Music that doesn’t belong to any genre in particular tends to be ignored by most people, as we tend to flock to our tried-and-true favorite genres. The same happens with movies and games.
With so much new content available to us each day, the most productive way for a developer to innovate nowadays is to mix genres. However, like with a nice cocktail, to mix it up properly requires real talent. These guys nailed it.
Missing a label?
Somehow I missed Dungeon of the Endless when it first came out in 2014.
Luckily it isn’t a game that gets old with age! I managed to pick it up recently since it was free-to-play during the weekend and being sold at a discount.
I just tried it out and it really surprised me:
Amplitude delivered Dungeon of the Endless back in 2014 – and it caused an issue for most gaming blogs. Why? Well… there was no easy way to categorize it!
It is NOT a strategy game, not a survival game, not a tower-defense game, not an RPG, not a MOBA, not a dungeon-crawler! It is all of those things at the same time… and yet, very different.
The point of the game is to exit an abandoned sci-fi ship with a team of heroes and a crystal (similar to Dungeon Keeper’s dungeon heart).
Unfortunately, the ship’s architects decided that it would be fun to build elevators that only take you to the next floor… and build them in different rooms on each floor. The type of insanity that GlaDOS would be proud of.
Dungeon of the Endless is a unique game, yet very familiar. It delivers a real-time-turn-based game pace. Does that sound confusing enough? The game presents a real-time game flow, but it grows and expands as you open up doors in an abandoned ship. So, in reality, it only advances when you unlock the next “turn” by opening up doors in real-time.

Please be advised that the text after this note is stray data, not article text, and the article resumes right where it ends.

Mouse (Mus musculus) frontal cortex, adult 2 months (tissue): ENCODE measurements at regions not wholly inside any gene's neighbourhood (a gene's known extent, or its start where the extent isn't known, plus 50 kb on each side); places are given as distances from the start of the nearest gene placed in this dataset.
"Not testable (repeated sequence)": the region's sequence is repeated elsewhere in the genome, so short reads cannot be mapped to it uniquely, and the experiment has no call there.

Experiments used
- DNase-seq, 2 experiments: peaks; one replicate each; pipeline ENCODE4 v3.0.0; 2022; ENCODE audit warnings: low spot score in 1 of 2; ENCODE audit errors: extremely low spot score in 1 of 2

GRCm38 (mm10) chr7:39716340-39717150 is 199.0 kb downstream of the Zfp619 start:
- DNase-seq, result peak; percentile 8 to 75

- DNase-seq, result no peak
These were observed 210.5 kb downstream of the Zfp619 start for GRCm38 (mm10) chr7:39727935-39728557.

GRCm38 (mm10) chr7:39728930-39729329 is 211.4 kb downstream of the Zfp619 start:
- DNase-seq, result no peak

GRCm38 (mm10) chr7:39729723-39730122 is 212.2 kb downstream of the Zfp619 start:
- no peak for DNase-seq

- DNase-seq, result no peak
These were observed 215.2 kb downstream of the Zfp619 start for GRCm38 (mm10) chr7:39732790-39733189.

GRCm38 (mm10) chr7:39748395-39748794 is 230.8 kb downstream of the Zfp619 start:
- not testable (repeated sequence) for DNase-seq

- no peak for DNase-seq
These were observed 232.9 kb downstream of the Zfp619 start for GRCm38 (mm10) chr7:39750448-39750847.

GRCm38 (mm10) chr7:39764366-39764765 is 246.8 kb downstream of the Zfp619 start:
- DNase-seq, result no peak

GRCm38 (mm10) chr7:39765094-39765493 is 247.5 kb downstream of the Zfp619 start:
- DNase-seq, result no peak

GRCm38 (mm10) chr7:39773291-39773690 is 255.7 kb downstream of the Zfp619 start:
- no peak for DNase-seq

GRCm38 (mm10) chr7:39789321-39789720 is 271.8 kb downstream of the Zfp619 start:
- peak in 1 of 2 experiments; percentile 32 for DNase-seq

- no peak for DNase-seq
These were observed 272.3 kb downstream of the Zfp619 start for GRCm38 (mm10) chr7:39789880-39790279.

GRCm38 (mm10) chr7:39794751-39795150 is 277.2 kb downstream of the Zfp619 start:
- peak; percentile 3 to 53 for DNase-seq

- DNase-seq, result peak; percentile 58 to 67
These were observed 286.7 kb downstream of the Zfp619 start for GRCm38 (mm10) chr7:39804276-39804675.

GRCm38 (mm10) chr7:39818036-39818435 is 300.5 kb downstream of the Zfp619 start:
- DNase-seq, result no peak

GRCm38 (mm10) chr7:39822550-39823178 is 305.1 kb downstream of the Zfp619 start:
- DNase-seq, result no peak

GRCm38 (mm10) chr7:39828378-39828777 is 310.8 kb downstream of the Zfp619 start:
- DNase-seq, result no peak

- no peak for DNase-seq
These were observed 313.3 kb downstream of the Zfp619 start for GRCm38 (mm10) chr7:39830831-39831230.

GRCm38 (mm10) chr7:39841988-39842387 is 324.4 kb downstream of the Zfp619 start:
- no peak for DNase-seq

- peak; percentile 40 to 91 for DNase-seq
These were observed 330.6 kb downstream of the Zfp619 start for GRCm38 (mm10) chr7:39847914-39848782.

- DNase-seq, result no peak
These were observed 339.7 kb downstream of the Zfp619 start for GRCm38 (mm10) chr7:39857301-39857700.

Over time (aka turns, aka doors opened), you will be gathering supplies and building resource miners or defensive turrets or evolving your heroes.
All these abilities will come in handy when little alien insects start to show up. Apparently, they HATE your beautiful crystal for some reason and will try to destroy it.
Luckily, with all the resources you managed to mine so far, you’ll also be able to unlock new weapons and abilities for your heroes and your temporary “base”.
The game is unlike any other, yet similar to many.
The very pixely graphics and constant smooth animations deliver an intense atmosphere to the game. The very bright colors, somehow akin to fire burning in the background, keep reminding you that you need to escape as quickly as possible from the alien-infested ship. However, some strategy is in order, as resources are limited – but alien attacks are not.